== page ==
In the 1930s young people with little experience, like Margaret Walker, Nelson Algren and Richard Wright, got on their feet with jobs as WPA writers. Working for the government on the American Guides, they got a firsthand sense of what creatives can contribute to society.
Walker was just out of college when she applied to the Writers’ Project. She had grown up in segregated Alabama, a minister’s daughter, and after college she prepared to follow her mother’s path and marry a young minister. But her mother urged her to chart a new course. So Margaret lied about her age and got a spot as a WPA writer, meeting up with other young writers Richard Wright and Nelson Algren.
Wright, too, came from the South, moving with his mother from Mississippi to Memphis to Chicago where he found work with the post office despite having just seven years of school. In time he would become the poet of the Great Migration, as Isabel Wilkerson writes in The Warmth of Other Suns (the title comes from Wright).
What struck me in their letters and writings as I researched Soul of a People was how that moment in Chicago allowed them to connect with other writers across conventional divides of race, gender, age and education.
The Chicago office, Walker wrote later in Richard Wright: Daemonic Genius, fostered “what nobody believed was possible at that time -- a renaissance of the arts and American culture… and some of the most valued friendships in the literary history of the period.” She said in that moment she saw an end to the “long isolation of the Negro artist.”
Wright mapped his move from Chicago to New York in 1937 as his road to a literary career. “When I go tonight, I will have forty dollars in my pocket,” he told Walker as they rode the El his last night in Chicago, after leaving the WPA office. Wright planned to get a transfer to the agency’s office in Manhattan, but there were no guarantees. “I hope I’m not making a mistake, going this way,” he told Walker.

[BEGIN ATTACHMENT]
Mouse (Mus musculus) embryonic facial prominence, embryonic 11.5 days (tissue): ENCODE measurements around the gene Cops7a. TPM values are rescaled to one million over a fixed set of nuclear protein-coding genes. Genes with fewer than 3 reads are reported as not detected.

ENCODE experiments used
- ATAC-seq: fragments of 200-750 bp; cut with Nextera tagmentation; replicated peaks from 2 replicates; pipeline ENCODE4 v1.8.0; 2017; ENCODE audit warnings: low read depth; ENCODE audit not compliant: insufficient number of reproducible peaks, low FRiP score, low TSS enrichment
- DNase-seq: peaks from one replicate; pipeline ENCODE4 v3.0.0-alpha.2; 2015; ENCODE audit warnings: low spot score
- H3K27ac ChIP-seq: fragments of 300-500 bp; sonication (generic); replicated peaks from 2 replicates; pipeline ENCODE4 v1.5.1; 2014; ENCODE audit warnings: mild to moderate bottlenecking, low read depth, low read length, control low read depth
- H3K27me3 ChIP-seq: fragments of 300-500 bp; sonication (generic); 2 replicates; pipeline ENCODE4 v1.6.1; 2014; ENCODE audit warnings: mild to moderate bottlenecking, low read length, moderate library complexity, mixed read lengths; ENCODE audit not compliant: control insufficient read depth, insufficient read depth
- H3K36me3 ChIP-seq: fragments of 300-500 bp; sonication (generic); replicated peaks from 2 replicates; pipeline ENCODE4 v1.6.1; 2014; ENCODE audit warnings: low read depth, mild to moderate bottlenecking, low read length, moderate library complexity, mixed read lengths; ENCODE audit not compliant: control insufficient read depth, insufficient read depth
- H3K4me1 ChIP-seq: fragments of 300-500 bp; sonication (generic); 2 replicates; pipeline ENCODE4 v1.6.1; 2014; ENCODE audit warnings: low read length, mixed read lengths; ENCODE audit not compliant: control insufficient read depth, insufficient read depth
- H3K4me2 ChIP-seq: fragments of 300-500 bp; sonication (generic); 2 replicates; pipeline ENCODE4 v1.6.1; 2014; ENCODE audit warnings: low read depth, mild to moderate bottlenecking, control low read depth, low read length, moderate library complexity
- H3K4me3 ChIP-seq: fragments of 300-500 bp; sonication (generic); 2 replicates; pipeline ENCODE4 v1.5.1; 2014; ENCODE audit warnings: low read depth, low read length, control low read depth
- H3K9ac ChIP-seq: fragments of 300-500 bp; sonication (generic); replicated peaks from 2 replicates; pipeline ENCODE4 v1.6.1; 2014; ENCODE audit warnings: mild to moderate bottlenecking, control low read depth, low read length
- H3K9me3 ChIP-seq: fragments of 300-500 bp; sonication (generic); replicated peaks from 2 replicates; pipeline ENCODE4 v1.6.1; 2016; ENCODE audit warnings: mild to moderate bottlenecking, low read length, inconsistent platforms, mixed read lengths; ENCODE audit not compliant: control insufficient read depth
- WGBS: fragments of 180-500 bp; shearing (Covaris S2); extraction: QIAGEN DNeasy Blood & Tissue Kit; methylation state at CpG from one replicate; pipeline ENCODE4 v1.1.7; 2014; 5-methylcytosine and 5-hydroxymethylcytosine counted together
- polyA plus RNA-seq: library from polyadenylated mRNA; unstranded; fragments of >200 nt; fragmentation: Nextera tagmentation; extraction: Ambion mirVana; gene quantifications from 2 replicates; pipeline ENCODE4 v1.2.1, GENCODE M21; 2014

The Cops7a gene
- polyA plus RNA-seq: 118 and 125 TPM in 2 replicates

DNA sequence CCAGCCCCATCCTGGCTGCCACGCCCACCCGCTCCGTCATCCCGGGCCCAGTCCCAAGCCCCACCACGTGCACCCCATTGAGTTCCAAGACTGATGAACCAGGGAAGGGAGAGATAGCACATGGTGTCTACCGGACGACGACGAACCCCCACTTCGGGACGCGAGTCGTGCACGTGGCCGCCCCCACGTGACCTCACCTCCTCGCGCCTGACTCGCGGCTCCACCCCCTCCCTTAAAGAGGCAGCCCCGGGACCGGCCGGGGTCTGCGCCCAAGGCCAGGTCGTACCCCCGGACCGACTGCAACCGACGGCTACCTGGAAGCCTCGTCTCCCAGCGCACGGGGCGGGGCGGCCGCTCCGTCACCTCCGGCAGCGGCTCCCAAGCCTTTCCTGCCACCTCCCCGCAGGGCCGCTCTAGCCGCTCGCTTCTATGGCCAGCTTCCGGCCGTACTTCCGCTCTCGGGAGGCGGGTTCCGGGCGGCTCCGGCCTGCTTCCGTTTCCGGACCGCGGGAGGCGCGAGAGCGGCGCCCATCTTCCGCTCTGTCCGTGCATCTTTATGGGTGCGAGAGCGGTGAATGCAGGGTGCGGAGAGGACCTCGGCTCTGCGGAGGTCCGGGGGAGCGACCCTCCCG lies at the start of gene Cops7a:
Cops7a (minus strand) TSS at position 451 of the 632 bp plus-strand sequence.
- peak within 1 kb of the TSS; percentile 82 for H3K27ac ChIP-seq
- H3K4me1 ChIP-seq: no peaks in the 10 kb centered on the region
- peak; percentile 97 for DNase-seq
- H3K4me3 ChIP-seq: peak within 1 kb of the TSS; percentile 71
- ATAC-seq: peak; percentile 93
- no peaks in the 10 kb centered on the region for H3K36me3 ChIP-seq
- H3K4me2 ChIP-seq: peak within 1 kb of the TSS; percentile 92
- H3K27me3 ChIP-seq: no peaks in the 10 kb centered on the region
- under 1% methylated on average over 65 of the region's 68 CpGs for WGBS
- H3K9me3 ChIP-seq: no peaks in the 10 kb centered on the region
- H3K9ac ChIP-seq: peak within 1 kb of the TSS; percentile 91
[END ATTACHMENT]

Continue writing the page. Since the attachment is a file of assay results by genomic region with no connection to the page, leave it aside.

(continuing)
It wasn't a mistake. And after he burst on the scene with Uncle Tom’s Children and followed it with the bestseller Native Son (which benefitted from Walker’s research on a murder trial in Chicago), Wright remembered his friends in Chicago. He kept up a lively dialogue with Nelson Algren for years (see this piece in the American Scholar), and mentored other young writers. But Wright was a complex and conflicted personality, and no relationship was easy.
Their story unfolds against a backdrop of suspicion and controversy
that swirled around the Writers’ Project, as Texas congressman Martin Dies led a congressional investigation by the House Committee Investigating Un-American
Activities. In 1939 he brought his investigation to Chicago,
interrogating witnesses and raiding offices across the city. When Dies
brandished what he claimed was a list of suspected un-Americans in
Chicago, it included 514 milkmen, 144 newspaper reporters, 112 lawyers,
and 161 radio workers – people just as likely to be on a list of
interviews by the WPA writers for publication in the American Guides.
These creative, political and personal tensions and vitality lie at the heart of My People, which gets a stage reading in the WGA Screenplay Reading series on January 9, 2013 at the Players Club in New York. I’m thrilled that the screenplay, co-written with veteran screenwriter Jim McGrath, will bring the little-known story of these taut relationships involving Walker, Algren and Wright to a new audience.